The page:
11. Thanks Tim. I am a regular reader and admirer of your work and my job involves delivery of EV charging for local government, which puts me in an ‘interesting’ position. Today’s task is commenting on a draft strategy for residential EV charging; given i’m at the coal-face i might have useful things to say. A critical consideration will be the ‘discretionary’ nature of making different trips and the means chosen for doing so and therefore degree to which a car is a ‘discretionary’ financial (and other?) commitment. The SEEDS model outputs suggest a wiser strategy would be to let the ICE ‘system’ wither on the vine? More specifically I argue that we should do it where it can facilitate EV car clubs that substitute for private car trips/ownership. I am also engaging the electricity network operator on deliverability but aware that talking down your own product is rare. BTW thanks for your posts but also creating a great space for dialogue – it’s reminiscent of the old Oil Drum days, sometimes.

    • Thank you.

      I’ve never been persuaded that forced switch-overs to EVs are the best solution, on environmental or economic grounds.

      My preference would have been to prohibit the sale of non-hybrid ICE vehicles; to introduce limits or disincentives on ICE engines above specificed sizes; and to invest in making public transport more attractive.

      It’s not at all clear that we can generate enough power to replace the energy used in ICE vehicles, still less that we can do so from RE sources alone. Supplying materials for the quantity of batteries required could be very bad for the environment.

  12. Shale Well Productivity in the US
    The gist of it is that, during previous downturns in drilling, the volume drop in production was much less than the drop in rigs, as the producers ‘high graded’ and produced only the most productive wells. But during the current downturn, the volume drop in the Bakken has been more severe than the drop in rigs, with the Permian and Eagle Ford having roughly comparable downturns in volume and rigs. The conclusion is that ‘high grading’ is no longer a viable strategy for keeping volume up…due to depletion of the best locations.

    From a SEEDS perspective, it takes a higher price for the light oils and associated gas to incent producers to drill and complete the wells and connect them to pipelines, but the inherent cost of completing the wells is increasing, and so the limits of ECoE may prevent the larger economy from generating the ability to pay the higher prices. (At least, that is my interpretation.)
    Don Stewart

  13. @Dr. Morgan
    As you think about the transition from a throw-away economy to a long-lived asset economy, you might consider the Shakers. Here are two references which will give you a very brief overview of what the Shakers were about:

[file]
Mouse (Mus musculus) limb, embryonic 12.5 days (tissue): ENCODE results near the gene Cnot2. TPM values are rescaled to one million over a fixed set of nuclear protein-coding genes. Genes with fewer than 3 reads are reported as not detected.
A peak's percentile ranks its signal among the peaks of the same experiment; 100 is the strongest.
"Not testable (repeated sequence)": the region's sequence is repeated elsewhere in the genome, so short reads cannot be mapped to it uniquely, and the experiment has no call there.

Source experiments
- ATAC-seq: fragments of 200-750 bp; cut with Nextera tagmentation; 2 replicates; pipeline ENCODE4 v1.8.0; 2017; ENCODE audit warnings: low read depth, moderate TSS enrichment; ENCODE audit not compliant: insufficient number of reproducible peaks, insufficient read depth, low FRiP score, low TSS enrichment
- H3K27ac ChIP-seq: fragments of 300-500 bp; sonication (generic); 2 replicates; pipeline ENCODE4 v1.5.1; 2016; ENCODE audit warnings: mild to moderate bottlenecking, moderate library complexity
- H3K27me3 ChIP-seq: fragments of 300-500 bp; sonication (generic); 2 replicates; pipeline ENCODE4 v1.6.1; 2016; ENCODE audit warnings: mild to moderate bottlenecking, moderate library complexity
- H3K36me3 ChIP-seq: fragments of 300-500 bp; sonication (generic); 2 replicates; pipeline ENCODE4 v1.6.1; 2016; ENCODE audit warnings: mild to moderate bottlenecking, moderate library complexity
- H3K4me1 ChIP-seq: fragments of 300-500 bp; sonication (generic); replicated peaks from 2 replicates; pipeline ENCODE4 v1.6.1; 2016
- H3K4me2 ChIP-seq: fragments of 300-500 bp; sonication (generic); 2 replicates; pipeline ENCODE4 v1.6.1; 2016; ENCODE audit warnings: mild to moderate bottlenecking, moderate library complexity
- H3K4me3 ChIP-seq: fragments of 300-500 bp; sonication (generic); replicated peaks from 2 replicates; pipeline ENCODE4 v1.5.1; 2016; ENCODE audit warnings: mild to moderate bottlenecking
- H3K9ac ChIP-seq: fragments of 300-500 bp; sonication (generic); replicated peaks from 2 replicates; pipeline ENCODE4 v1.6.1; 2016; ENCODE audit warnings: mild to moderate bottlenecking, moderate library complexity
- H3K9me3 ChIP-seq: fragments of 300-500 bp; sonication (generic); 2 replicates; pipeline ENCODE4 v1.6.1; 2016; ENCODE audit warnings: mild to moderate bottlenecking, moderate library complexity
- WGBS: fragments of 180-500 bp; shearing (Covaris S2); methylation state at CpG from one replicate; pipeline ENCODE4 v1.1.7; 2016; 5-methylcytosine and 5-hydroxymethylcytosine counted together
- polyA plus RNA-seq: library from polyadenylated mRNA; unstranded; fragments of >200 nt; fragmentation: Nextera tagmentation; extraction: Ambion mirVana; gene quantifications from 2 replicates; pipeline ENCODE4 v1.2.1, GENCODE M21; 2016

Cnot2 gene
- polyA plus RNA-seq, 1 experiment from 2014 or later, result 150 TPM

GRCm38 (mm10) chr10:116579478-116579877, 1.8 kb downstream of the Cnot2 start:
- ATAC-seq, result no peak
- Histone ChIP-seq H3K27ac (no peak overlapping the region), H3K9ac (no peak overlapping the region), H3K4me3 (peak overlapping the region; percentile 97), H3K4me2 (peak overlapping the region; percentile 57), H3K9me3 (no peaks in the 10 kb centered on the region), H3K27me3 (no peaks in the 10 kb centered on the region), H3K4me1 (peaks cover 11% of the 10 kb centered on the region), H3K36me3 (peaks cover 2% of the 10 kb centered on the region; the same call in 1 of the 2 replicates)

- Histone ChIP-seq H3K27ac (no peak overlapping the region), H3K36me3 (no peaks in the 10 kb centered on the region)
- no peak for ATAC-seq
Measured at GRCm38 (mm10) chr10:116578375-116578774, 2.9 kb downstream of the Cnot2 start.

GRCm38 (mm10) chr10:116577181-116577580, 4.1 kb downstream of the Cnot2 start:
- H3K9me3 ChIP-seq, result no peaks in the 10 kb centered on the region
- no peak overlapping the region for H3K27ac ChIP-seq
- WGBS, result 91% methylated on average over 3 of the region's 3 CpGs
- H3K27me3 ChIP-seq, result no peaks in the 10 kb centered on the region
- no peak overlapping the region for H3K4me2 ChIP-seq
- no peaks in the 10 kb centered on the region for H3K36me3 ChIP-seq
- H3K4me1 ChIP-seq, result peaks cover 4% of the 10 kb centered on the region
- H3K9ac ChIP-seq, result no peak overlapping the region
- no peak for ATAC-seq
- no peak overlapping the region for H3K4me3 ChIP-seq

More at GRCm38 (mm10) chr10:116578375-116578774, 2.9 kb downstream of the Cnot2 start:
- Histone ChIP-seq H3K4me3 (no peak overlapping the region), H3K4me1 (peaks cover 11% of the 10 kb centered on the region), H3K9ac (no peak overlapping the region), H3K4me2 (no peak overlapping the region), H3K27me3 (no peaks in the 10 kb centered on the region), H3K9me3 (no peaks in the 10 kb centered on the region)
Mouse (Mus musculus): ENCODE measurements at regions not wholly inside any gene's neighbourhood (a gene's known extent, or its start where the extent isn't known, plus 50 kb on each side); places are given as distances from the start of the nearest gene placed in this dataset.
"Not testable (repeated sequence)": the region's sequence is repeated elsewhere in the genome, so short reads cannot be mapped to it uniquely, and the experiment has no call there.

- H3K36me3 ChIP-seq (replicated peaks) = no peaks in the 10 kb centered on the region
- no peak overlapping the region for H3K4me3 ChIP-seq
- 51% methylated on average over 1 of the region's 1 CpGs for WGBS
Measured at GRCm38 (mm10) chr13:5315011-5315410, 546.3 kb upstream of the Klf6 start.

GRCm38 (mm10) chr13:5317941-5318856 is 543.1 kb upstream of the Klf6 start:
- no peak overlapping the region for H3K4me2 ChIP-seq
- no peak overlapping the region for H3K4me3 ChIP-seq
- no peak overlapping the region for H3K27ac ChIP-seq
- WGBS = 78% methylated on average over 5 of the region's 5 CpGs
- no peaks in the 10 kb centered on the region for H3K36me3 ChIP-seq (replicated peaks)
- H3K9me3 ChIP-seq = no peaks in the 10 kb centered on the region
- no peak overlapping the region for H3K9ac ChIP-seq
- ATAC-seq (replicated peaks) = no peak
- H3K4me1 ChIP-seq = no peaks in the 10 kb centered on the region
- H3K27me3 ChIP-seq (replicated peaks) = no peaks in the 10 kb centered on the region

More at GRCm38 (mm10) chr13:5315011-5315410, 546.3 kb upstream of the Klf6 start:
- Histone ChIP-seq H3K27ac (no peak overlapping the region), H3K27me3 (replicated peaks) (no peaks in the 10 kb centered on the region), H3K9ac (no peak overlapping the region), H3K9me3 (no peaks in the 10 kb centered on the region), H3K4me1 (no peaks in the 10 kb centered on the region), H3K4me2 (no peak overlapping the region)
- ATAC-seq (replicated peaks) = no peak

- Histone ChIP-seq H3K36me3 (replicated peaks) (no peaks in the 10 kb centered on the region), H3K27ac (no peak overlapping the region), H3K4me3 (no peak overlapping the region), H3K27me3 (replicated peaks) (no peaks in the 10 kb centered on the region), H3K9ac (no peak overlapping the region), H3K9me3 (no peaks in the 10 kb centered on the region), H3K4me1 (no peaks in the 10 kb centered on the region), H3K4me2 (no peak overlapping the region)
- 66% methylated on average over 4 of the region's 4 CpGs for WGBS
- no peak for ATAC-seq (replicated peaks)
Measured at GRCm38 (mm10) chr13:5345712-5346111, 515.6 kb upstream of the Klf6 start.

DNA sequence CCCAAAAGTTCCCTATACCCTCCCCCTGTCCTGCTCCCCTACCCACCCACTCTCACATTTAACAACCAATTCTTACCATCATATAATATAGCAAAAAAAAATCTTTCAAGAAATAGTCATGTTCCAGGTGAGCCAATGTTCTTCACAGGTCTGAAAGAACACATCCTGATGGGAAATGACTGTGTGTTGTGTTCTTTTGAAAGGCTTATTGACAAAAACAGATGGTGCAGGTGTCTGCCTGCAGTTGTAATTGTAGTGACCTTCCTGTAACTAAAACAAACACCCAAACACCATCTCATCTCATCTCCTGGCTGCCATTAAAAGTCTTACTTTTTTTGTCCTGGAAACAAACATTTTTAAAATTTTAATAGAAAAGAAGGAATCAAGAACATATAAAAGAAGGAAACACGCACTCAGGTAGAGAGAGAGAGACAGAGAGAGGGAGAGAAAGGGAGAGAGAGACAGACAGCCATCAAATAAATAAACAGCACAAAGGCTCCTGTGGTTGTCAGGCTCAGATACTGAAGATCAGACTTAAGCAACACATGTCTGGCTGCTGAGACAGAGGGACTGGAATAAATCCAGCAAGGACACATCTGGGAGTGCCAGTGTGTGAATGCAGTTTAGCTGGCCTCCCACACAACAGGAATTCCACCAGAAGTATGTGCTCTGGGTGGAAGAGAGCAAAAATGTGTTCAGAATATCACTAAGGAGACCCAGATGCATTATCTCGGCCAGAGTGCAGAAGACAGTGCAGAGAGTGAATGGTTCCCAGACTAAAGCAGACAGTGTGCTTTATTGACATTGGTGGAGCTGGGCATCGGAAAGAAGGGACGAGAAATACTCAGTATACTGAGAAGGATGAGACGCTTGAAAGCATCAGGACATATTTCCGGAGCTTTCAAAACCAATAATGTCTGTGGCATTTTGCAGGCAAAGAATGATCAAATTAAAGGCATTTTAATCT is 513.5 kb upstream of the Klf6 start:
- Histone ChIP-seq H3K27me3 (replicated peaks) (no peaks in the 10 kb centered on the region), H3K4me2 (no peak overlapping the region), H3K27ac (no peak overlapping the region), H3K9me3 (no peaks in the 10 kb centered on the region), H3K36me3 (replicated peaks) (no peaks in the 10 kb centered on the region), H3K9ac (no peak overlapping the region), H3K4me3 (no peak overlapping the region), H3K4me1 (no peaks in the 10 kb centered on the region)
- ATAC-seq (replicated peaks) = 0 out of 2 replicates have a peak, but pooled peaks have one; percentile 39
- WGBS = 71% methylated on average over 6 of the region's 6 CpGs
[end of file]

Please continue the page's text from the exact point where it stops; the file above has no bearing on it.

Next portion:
You will see that they were searching for a simplicity with a basis of strong religious principles. It is important to know that they accepted anyone into membership in a community and then taught that person how to do something useful. Thus, they put a lot of thought into a design for a rather standard object, such as a chair or a table, with the goal that it didn’t take a fine arts cabinet maker to produce it. So the mechanics of production were relatively simple, but the result was a work of art with a spiritual simplicity.

    They also put a lot of thought into the reduction of labor in everyday life. For example, their rooms had a row of pegs about eye level on the walls, so that person who had been sitting in a chair could hang the chair on the pegs when they left. This allowed easy cleaning of the floor. Around them was an economy based on slaves or at least servants…and they designed to do it all themselves. Perhaps some resonance with the loss of fossil fuel slaves?

    Don Stewart

    • If some are unaware, Shakers were celibate. They helped the population problem, but went extinct in the process.

  14. Dr Tim,

    “Crafting the future” is an interesting proposal, but its full implementation would occupy decades. Upskilling our workforce would be a slow process, because AFAIK we don’t currently have the trainers or the facilities. Additionally, we’d need to improve the pay, status and job security of craftsmen — easier said than done. We’d also need to change the expectations of consumers. Does your proposal imply greater national self-sufficiency — i.e. fewer imports and fewer exports?
    I’m sure you’re aware of these and other considerations, and plan to discuss them in a future blogpost.